"A clear-cut alternative to Wahhabism is what we need to repulse terror. We are ready to join hands with spiritual leaders and foremost Oriental scholars, and all together elaborate a desired ideology. It is up to us Muslims to be in the vanguard of efforts against terrorism and extremism," said Mr. Kalandarov.
"We are to work out a style of communication, and a style in which we are to present Islam to the Russian public. That is to be a manner everyone will understand. At the same time, it is to fully retain the sacred purport of pivotal Muslim values," pointed out Mufti Pshikhachev.
"The late 1990s saw a peak of Wahhabi euphoria. We are past it now," he reassured. That was a time when extremist ideas penetrated Russia from other countries to become popular as young people always fall in for new things. Wahhabism also owed its appeal to the hard times Russia was through then, with sweeping social and economic reforms, remarked the Mufti.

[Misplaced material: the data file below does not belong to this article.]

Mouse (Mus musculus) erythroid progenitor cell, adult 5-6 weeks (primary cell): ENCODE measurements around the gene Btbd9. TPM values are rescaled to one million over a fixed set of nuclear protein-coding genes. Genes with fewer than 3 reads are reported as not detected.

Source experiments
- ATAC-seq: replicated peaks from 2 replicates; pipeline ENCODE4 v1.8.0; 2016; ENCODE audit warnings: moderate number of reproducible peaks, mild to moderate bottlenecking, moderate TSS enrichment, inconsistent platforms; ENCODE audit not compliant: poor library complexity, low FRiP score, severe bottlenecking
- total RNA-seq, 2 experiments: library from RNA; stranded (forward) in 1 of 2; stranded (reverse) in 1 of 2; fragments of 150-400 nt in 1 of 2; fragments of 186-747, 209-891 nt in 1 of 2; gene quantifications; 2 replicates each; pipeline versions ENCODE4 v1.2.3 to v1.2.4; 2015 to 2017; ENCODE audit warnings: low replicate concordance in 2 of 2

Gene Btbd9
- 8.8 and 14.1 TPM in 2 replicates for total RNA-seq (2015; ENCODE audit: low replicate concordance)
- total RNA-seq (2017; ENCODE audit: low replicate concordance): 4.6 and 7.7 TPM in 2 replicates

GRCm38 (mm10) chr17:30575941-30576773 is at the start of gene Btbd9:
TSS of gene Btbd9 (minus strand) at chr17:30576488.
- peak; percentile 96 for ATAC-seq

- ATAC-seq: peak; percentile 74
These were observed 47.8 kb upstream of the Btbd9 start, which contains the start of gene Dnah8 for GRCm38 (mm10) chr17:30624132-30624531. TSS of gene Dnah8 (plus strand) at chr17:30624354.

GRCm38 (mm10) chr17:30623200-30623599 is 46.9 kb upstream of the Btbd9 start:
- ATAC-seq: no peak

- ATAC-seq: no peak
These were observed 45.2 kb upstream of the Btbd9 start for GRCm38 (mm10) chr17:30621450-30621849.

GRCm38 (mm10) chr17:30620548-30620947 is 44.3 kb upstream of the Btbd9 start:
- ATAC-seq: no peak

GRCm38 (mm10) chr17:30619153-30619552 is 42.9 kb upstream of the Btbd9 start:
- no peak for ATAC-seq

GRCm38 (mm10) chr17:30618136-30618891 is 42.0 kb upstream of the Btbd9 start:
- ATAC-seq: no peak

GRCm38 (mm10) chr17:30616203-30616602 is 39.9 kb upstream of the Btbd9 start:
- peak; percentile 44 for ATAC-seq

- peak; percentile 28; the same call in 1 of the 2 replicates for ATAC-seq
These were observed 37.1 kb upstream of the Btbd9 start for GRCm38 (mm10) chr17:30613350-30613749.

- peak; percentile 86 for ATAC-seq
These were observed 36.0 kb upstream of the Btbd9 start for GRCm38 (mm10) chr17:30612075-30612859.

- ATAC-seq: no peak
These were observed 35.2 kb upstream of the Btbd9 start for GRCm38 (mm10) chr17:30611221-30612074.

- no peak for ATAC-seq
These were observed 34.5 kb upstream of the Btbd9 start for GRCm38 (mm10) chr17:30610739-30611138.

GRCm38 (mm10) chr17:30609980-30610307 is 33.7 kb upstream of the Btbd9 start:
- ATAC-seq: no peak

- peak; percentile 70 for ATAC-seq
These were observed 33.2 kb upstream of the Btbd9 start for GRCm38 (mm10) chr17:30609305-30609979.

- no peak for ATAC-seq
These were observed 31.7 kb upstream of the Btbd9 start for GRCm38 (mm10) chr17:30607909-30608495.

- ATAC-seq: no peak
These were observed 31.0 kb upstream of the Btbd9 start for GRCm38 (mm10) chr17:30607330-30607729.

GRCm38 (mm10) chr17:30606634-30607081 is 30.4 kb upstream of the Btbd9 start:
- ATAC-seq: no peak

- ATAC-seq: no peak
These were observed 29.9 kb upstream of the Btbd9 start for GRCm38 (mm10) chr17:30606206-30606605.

Wahhabism survives in Russia to this day. The Mufti explains its viability mainly by Russia having no efficient arrangements to bring up young people in a patriotic spirit. Social and economic problems are of no smaller importance in that context-suffice it to mention alarming youth unemployment rates.
First Muslim communities appeared in the vicinity of Derbent, Daghestan, as early as the 8th century. "Ever since then, Islam was evolving in Russia in its traditional form-that is, by incorporating local ways and customs instead of clashing with them," Mufti Pshikhachev said with emphasis.
Established December last, with a present-day membership of 5,000, the Hak has two aspects of its activism-religion and human rights protection.